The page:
The Trust entered into a contract with Medical (Europe) Ltd of Malton trading as North of England Ambulance Service by which it could call on up to 13 ambulances, each with two crew members, to cover staff shortages in 2012. This contract was ended in early 2014, however YAS has the ability to call on private companies and St John Ambulance to provide cover in times of extreme need, and a long term contract is held with St John to provide fully crewed ambulances to YAS for emergency and non-emergency work.
YAS employs 4,679 staff, who together with 1,055 volunteers, provide a vital 24-hour emergency and healthcare service. The largest proportion of staff, over 62%, are employed in operational patient-facing roles including Accident and Emergency, Patient Transport Service, NHS 111, Hazardous Area Response Team, Yorkshire Air Ambulance paramedics, Emergency Operations Centre, Resilience and Special Services, Private and Events, Resource and Embrace paediatric and neonatal transport service. There are various job roles which enable the service to operate, here are a few that are directly involved in the frontline and the control room of the service:
Emergency Operations Centre
- Emergency Operations Centre Call Handler
- Emergency Operations Centre Call Dispatcher
- Clinical Advisor
Operational A&E Frontline
- Urgent Care Support Worker (UCSW)
- Emergency Care Assistant (ECA)
- Emergency Medical Technician 1 (EMT-1)
- Emergency Medical Technician 2 (EMT-2)
- Advanced Emergency Medical Technician (aEMT)
- Newly Qualified Paramedic (NQP)
- Specialist Paramedic Urgent and Emergency Care
- Specialist Paramedic HART (Hazardous Area Response Team)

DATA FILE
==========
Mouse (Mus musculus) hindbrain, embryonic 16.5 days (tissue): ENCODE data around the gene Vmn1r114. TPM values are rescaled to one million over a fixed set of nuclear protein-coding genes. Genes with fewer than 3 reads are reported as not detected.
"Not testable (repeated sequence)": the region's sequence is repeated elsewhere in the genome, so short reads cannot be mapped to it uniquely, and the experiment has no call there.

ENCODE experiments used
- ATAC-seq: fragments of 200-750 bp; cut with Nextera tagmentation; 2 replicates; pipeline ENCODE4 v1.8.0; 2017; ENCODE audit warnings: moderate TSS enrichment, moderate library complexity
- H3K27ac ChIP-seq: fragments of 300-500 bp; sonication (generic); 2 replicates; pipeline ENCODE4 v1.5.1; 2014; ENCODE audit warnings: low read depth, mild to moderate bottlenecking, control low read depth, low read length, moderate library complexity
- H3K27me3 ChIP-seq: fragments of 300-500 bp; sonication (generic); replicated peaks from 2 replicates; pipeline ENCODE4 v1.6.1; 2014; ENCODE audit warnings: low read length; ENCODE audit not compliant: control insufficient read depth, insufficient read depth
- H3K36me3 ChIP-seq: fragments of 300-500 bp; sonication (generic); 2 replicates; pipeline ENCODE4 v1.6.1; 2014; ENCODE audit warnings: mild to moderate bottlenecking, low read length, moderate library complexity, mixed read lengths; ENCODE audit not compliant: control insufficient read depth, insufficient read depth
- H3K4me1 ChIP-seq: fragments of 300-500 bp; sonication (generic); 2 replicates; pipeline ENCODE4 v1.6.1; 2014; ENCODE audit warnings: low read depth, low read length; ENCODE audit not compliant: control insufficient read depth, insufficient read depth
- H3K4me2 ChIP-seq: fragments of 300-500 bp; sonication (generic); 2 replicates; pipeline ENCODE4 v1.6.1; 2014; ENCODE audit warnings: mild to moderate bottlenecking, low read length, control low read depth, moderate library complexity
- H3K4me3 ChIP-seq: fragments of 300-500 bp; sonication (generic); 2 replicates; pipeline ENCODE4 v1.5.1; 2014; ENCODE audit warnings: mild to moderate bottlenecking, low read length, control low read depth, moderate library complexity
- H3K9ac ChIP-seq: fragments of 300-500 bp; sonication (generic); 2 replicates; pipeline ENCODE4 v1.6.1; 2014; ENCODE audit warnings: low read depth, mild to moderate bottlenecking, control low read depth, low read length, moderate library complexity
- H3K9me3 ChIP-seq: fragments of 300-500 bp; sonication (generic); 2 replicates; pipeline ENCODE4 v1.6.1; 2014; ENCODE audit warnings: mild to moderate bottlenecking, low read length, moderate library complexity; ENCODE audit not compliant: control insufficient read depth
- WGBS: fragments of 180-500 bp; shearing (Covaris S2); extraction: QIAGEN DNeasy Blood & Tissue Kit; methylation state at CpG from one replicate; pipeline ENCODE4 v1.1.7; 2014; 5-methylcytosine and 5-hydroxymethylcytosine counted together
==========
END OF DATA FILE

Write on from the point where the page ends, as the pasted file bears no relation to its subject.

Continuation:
- Specialist Paramedic HEMS (Helicopter Emergency Medical Services) Yorkshire Air Ambulance
- Advanced Paramedics
- Consultant Paramedics
- Consultant Doctors (Yorkshire Critical Care Team)
Operational Patient Transport Services Frontline
- PTS Ambulance Driver (Band 2)
- PTS Ambulance Care Assistant (Band 3)
Patient Transport Services Communications
- PTS Scheduler/Controller
- PTS Call Handler
- PTS Call Handler Apprentice
- Community First Responder
- PTS Car Driver
- Emergency Doctor BASICS
Accident and EmergencyEdit
In 2013–14, YAS staff received 795,750 emergency and urgent calls, an average of over 2,180 calls a day. YAS responded to a total of 708,883 incidents by either a vehicle arriving on scene or by telephone advice. Of these, 267,716 were categorised as immediately life-threatening.
Like other English ambulance trusts, YAS has experienced year-on-year growth in activity since it was established in 2006; overall response activity was up by 2% from 2012–13 to 2013–14.
YAS delivered the national emergency response target (75% of immediately life-threatening calls were reached in eight minutes and 95% of these calls within 19 minutes) for the third consecutive year in 2013–14. This was only achieved by YAS downgrading a large number of calls to a less serious category, they are due to be investigated by the CQC for this.
Patient Transport Service (PTS)Edit
YAS PTS is the largest ambulance provider of non-emergency transport in Yorkshire and the Humber. In 2013–14, YAS PTS undertook 886,312 non-emergency journeys.
Transport is provided for people who are unable to use public or other transport due to their medical condition. This includes those:
- attending hospital outpatient clinics and community-based care
- being admitted to or discharged from hospital
- needing life-saving treatment such as chemotherapy or renal dialysis.